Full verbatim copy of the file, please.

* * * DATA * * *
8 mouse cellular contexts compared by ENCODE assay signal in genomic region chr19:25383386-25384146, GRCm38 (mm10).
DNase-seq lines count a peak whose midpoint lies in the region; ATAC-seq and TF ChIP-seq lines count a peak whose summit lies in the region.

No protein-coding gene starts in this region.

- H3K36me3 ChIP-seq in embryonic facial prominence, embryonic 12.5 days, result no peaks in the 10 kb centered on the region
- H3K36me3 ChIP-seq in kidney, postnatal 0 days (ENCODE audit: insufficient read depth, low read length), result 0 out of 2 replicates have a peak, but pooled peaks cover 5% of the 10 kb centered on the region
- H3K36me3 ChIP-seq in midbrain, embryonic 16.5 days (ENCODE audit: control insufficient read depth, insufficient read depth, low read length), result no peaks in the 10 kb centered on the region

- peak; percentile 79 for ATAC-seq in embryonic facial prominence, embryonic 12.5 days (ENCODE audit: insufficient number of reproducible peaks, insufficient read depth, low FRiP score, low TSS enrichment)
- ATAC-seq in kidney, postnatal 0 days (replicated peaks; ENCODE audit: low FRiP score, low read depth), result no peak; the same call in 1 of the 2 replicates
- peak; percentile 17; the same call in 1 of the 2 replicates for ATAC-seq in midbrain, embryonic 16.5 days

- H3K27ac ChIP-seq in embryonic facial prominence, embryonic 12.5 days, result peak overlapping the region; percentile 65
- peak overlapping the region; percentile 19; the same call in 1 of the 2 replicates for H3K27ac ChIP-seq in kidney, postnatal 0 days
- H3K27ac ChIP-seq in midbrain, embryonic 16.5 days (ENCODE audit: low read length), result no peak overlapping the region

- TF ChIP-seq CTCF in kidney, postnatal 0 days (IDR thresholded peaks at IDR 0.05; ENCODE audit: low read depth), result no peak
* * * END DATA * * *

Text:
8 mouse cellular contexts compared by ENCODE assay signal in genomic region chr19:25383386-25384146, GRCm38 (mm10).
DNase-seq lines count a peak whose midpoint lies in the region; ATAC-seq and TF ChIP-seq lines count a peak whose summit lies in the region.

No protein-coding gene starts in this region.

- H3K36me3 ChIP-seq in embryonic facial prominence, embryonic 12.5 days, result no peaks in the 10 kb centered on the region
- H3K36me3 ChIP-seq in kidney, postnatal 0 days (ENCODE audit: insufficient read depth, low read length), result 0 out of 2 replicates have a peak, but pooled peaks cover 5% of the 10 kb centered on the region
- H3K36me3 ChIP-seq in midbrain, embryonic 16.5 days (ENCODE audit: control insufficient read depth, insufficient read depth, low read length), result no peaks in the 10 kb centered on the region

- peak; percentile 79 for ATAC-seq in embryonic facial prominence, embryonic 12.5 days (ENCODE audit: insufficient number of reproducible peaks, insufficient read depth, low FRiP score, low TSS enrichment)
- ATAC-seq in kidney, postnatal 0 days (replicated peaks; ENCODE audit: low FRiP score, low read depth), result no peak; the same call in 1 of the 2 replicates
- peak; percentile 17; the same call in 1 of the 2 replicates for ATAC-seq in midbrain, embryonic 16.5 days

- H3K27ac ChIP-seq in embryonic facial prominence, embryonic 12.5 days, result peak overlapping the region; percentile 65
- peak overlapping the region; percentile 19; the same call in 1 of the 2 replicates for H3K27ac ChIP-seq in kidney, postnatal 0 days
- H3K27ac ChIP-seq in midbrain, embryonic 16.5 days (ENCODE audit: low read length), result no peak overlapping the region

- TF ChIP-seq CTCF in kidney, postnatal 0 days (IDR thresholded peaks at IDR 0.05; ENCODE audit: low read depth), result no peak